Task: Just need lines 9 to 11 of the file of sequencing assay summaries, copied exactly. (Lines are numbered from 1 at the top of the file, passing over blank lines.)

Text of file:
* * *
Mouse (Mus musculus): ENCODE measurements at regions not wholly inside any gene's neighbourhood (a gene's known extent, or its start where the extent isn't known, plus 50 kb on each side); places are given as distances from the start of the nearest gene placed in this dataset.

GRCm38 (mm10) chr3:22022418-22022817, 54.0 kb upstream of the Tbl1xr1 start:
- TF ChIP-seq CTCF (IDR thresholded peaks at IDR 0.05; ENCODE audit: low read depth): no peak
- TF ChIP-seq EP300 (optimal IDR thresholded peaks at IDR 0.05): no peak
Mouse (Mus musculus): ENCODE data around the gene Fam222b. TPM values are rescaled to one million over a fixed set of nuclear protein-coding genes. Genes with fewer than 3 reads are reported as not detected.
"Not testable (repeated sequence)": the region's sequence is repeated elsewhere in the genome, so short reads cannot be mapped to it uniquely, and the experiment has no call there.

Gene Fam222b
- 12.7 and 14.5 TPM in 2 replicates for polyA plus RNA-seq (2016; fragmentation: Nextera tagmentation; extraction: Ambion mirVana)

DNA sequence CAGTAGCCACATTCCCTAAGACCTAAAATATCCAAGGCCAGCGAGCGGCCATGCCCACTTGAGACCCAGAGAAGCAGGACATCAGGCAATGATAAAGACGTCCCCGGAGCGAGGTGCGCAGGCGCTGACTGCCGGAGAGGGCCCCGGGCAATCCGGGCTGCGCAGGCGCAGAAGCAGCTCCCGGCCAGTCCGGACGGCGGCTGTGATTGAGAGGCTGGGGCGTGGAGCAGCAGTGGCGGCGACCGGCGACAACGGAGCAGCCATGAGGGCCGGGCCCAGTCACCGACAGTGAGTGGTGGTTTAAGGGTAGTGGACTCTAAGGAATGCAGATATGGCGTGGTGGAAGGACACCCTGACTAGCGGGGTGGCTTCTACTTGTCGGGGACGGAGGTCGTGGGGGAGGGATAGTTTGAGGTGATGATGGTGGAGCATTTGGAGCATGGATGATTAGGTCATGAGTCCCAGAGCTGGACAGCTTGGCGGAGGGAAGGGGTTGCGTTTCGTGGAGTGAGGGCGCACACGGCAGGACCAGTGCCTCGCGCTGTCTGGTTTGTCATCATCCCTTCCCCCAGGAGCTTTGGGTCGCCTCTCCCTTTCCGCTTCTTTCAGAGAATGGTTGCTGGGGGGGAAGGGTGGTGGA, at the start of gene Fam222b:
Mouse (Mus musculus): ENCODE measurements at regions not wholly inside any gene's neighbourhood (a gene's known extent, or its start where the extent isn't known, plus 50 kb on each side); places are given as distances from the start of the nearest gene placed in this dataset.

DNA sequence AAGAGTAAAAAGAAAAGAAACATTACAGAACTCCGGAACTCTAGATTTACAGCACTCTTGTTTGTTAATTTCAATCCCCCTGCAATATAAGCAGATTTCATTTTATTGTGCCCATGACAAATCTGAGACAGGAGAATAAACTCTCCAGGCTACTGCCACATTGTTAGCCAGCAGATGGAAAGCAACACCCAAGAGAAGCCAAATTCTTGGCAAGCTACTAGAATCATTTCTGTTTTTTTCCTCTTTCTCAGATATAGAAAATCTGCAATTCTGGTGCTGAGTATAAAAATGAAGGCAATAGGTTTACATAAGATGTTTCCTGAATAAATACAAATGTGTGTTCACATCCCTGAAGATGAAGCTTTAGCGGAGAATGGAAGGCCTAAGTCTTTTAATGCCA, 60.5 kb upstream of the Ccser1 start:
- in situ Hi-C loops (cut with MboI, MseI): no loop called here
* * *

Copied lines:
DNA sequence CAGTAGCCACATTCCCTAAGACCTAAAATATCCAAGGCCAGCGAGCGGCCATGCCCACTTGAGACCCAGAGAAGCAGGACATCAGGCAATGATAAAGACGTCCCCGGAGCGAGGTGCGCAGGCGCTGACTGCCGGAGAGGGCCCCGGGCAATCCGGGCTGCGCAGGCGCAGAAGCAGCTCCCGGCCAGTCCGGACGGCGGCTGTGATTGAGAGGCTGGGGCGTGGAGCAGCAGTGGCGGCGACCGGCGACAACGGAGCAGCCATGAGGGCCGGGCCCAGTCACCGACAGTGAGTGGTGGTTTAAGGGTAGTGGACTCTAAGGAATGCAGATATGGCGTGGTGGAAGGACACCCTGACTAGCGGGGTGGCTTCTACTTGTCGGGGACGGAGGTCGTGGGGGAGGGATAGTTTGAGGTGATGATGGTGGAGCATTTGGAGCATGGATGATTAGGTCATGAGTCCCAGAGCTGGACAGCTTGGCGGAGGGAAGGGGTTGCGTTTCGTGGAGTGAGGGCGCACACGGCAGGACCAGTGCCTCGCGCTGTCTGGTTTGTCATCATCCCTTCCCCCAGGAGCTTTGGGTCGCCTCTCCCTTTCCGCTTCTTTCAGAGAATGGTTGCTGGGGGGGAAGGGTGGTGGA, at the start of gene Fam222b:
Mouse (Mus musculus): ENCODE measurements at regions not wholly inside any gene's neighbourhood (a gene's known extent, or its start where the extent isn't known, plus 50 kb on each side); places are given as distances from the start of the nearest gene placed in this dataset.

DNA sequence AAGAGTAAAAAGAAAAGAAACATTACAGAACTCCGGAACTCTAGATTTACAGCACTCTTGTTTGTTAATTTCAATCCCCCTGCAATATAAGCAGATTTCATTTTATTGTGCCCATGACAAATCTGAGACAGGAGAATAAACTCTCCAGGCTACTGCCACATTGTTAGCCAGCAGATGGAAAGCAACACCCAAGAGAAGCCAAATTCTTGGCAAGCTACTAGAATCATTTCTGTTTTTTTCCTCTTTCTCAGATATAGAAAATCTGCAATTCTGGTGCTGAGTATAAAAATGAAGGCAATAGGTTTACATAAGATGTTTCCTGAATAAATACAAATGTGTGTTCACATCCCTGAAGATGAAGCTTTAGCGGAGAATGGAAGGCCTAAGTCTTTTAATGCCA, 60.5 kb upstream of the Ccser1 start: